Plenary hearings (also known as trials) are held when there are contested issues of fact and credibility determinations need to be made in order to reach a fair and accurate decision. Here, after a judge of the Superior Court of New Jersey listens to arguments by both lawyers, they shall then entertain testimony by each attorney for each respective party in order to determine a range of facts ranging from facts to credibility of the witness. Next please find this New Jersey lawyer ‘s analysis of why a New Jersey Family Court denied the Wife’s motion to enforce the contested provisions, she appealed, stating that it was incorrect to deny her relief without holding a plenary hearing.

In divorce proceedings, there are often two sides to the same story. When negotiating the details of a separation of assets, issues often arise as to the correct interpretation of different promises that were made before and during the negotiations. When issues like these arise, a judge is required to hold a plenary hearing in order to make credibility determinations and reach a fair decision for both parties.

In Crossken v. Crossken, the parties married in 2002. In 2016, the parties divorced with no children born of the marriage. A property settlement agreement (“PSA”) was incorporated into the final judgment of their divorce. This agreement detailed how the 50% interest the Husband owned in two properties in the Poconos would be divided, as well as the Husband’s Individual Retirement Account (“IRA”).

The PSA stated that when the Husband sold the two properties in the Poconos, the Wife would receive 100% of the proceeds. The PSA also stated that the Wife would be entitled to a portion of the Husband’s IRA. In May of 2017, the Wife sought to enforce these two provisions. The Husband, however, argued that the portion of his IRA that was premarital should not be included in the division of the assets. Therefore, the Wife would be entitled to only 50% of whatever remained after the premarital portion was removed.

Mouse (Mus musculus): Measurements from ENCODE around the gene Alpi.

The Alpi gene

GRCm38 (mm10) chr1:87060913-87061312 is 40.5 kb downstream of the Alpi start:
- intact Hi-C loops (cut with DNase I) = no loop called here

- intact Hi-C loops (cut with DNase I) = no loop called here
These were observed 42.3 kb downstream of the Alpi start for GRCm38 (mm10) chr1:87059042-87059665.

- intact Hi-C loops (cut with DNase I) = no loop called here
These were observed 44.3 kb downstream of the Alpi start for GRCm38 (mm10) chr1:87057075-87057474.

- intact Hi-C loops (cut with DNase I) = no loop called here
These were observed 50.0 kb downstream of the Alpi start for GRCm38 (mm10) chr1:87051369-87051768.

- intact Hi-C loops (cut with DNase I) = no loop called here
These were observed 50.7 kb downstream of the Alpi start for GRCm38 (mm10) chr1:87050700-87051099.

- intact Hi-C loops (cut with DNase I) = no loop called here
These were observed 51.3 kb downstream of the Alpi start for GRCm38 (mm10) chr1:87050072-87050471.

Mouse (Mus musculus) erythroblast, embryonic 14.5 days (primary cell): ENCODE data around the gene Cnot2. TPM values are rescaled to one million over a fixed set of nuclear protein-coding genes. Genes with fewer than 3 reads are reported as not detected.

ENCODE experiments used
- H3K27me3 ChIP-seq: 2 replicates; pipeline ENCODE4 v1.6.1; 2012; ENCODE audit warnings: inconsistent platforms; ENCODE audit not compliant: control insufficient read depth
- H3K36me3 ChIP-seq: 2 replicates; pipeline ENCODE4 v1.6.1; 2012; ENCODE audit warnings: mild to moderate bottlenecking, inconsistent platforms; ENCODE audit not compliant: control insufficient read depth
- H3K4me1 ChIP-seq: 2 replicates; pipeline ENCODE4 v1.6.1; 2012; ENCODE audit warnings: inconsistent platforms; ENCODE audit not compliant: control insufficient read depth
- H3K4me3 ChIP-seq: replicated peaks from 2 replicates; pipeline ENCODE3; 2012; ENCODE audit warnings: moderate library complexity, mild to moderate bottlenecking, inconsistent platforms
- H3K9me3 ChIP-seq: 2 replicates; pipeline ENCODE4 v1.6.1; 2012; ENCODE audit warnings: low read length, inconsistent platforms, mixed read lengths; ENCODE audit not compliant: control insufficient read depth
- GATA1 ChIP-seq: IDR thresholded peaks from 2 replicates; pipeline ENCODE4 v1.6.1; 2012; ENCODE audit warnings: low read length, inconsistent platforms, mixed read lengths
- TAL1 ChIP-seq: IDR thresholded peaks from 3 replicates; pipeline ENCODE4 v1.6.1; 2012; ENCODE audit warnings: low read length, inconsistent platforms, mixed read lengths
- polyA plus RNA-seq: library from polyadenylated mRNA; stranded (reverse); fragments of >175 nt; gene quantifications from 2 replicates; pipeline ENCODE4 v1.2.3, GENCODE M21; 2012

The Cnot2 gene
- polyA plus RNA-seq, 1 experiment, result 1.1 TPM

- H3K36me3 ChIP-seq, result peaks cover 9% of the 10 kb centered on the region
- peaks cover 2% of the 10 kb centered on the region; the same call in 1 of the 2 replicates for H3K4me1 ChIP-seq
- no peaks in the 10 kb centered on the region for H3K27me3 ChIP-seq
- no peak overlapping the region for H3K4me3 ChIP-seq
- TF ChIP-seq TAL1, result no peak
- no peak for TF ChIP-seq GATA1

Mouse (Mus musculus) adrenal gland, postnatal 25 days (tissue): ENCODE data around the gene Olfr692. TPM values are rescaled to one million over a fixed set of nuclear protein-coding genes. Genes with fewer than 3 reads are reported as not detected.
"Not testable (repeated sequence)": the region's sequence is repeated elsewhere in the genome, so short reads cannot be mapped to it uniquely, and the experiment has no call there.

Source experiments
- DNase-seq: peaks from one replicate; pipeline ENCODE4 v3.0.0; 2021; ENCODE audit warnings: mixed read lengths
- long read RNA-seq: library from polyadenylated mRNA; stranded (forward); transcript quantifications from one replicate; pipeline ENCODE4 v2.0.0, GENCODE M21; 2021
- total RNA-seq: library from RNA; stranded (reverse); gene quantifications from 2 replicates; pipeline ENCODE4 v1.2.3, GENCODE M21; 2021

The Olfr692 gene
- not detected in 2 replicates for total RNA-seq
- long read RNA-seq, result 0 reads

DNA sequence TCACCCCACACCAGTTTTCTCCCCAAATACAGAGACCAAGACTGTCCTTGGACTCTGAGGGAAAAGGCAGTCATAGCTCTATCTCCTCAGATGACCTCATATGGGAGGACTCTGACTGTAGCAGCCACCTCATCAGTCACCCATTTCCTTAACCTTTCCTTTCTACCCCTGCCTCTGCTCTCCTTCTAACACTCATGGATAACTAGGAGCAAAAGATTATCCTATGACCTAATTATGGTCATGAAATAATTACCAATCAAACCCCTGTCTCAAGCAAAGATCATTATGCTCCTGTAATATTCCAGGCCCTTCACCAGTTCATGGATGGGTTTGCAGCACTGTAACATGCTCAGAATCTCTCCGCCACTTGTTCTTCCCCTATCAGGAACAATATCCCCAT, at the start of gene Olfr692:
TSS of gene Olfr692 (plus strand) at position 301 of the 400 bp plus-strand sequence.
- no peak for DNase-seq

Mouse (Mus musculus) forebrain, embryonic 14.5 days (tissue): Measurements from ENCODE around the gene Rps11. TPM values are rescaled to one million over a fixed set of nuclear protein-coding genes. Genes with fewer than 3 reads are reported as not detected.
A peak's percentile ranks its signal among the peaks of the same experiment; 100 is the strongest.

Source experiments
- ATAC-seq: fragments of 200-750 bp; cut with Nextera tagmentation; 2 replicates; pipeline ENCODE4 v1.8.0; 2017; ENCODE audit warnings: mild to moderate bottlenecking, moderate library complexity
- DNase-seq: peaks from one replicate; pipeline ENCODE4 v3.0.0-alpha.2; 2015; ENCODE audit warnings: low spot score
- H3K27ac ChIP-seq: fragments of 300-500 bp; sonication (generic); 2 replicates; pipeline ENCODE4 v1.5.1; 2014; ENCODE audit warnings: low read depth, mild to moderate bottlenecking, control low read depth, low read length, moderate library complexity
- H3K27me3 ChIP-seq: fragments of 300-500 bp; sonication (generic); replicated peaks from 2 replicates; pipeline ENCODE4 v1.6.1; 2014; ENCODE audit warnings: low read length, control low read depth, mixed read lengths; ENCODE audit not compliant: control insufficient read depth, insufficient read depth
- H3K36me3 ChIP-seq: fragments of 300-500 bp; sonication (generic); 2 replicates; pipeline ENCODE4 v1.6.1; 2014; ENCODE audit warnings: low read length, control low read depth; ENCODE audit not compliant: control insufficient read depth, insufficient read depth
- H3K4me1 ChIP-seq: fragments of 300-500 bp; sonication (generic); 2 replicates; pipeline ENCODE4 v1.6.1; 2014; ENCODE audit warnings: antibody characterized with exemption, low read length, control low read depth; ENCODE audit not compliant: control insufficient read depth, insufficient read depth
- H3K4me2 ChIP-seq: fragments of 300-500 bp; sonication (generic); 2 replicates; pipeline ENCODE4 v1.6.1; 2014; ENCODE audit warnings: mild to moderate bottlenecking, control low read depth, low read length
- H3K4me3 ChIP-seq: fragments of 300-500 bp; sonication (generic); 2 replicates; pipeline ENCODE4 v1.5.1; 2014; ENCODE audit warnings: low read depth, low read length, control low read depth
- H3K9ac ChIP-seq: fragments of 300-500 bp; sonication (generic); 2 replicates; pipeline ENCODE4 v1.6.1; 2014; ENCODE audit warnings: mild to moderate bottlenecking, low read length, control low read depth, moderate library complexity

The Wife argued that the Husband had misrepresented the value of the two Poconos properties during their negotiation of the PSA. The Wife stated that during the negotiations, the two properties had been valued at $50,000 each. However, the day before the divorce and without notifying her, the Husband had lowered the asking price to only $15,000 each. The properties ended up selling for $28,000 total, leaving the wife with only $14,000 before “maintenance and closing costs” were subtracted.

The Husband painted a different picture as to the negotiation proceedings and the Wife’s awareness of the value of the Poconos properties. He claimed that although the asking price for each property had been set at $50,000 each, this was “a pipe dream” and the Wife was aware that this price would never be received. He argued that the Wife knew this because in an earlier Case Information Statement he had stated that the value of his share of the lots was only $3005.

Despite these disputes as to the facts and content behind the PSA, the judge simply denied the Wife’s motion to enforce the two provisions after their oral arguments, and never held a plenary hearing.

On appeal, the Appellate Division agreed with the Wife, holding that a plenary hearing was necessary to resolve the issues relating to the IRA and the correct version of the PSA negotiation regarding the two Poconos properties. The parties disagreed about the correct interpretation of both provisions of the PSA, and without a plenary hearing, credibility and fact determinations are not properly made. The Wife argues that she understood the IRA to include premarital contributions and that she was made to believe that the Pocono properties were worth $50,000 each. The Husband claims that he never guaranteed that she would receive that amount. Circumstances like these illustrate the exact reason that plenary hearings are held, and the Appellate Division stated that without one, a correct decision on these disagreements could not be reached.

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